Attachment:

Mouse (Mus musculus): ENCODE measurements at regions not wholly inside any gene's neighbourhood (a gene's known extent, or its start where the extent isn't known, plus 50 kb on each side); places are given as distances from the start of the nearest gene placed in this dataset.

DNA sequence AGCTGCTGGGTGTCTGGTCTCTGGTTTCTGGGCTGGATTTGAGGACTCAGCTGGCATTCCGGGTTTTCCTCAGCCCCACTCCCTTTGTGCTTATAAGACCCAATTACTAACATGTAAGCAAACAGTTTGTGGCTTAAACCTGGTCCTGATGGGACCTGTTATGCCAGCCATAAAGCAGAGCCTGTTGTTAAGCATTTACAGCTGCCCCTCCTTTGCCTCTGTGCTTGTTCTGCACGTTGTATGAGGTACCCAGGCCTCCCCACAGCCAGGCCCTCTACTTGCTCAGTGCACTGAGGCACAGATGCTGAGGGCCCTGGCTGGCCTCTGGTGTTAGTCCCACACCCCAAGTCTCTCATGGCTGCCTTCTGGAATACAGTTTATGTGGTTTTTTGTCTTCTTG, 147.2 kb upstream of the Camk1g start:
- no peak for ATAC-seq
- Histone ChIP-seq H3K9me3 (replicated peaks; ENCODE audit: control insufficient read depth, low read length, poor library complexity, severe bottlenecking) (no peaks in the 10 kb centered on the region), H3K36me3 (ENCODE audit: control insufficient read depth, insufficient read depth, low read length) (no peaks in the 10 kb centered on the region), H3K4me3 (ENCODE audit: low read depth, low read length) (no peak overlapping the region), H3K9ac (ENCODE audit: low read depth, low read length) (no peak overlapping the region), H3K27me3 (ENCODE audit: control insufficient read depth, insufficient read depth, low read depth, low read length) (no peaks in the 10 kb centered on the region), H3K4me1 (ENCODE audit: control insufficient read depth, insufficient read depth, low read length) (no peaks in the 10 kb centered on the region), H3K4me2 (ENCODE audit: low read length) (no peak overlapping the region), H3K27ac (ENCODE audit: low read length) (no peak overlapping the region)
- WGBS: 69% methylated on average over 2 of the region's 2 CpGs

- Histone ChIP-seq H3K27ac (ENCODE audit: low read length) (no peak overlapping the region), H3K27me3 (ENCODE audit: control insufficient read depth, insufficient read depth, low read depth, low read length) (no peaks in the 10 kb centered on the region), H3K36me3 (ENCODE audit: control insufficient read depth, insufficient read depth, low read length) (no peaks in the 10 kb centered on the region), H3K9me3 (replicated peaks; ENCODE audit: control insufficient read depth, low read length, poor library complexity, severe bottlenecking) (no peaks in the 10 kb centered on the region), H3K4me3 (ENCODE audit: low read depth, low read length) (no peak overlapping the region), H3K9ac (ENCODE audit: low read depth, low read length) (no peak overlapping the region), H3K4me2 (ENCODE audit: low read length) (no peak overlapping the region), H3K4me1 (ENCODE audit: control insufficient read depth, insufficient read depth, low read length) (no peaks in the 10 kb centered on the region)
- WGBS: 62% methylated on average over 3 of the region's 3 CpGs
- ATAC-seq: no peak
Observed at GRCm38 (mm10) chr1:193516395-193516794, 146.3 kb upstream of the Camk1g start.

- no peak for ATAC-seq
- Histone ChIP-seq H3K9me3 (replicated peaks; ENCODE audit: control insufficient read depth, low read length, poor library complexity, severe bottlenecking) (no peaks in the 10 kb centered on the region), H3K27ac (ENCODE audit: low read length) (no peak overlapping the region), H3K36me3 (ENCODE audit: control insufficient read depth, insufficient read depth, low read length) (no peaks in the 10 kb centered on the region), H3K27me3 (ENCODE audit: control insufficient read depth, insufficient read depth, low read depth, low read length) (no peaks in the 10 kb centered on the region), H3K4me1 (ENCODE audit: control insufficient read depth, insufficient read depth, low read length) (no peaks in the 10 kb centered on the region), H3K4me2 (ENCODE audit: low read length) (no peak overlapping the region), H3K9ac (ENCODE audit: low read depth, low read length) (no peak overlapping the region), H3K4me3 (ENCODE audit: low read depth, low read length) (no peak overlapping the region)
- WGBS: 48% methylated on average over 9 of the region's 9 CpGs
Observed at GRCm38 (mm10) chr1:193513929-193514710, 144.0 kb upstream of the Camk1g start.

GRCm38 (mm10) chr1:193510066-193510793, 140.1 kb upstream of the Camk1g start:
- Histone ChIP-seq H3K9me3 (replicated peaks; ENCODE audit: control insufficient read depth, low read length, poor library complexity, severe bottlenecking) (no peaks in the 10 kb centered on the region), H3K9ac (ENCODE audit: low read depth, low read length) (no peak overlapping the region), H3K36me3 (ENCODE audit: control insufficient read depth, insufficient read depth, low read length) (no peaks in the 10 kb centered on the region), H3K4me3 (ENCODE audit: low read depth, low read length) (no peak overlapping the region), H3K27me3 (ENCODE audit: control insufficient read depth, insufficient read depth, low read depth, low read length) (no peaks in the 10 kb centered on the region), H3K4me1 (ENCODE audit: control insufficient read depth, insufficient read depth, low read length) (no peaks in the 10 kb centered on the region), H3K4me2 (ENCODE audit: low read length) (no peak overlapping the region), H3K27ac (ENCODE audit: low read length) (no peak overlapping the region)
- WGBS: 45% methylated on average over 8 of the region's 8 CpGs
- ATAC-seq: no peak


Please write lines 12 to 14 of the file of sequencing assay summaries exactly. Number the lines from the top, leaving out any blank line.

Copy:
- WGBS: 48% methylated on average over 9 of the region's 9 CpGs
Observed at GRCm38 (mm10) chr1:193513929-193514710, 144.0 kb upstream of the Camk1g start.

GRCm38 (mm10) chr1:193510066-193510793, 140.1 kb upstream of the Camk1g start: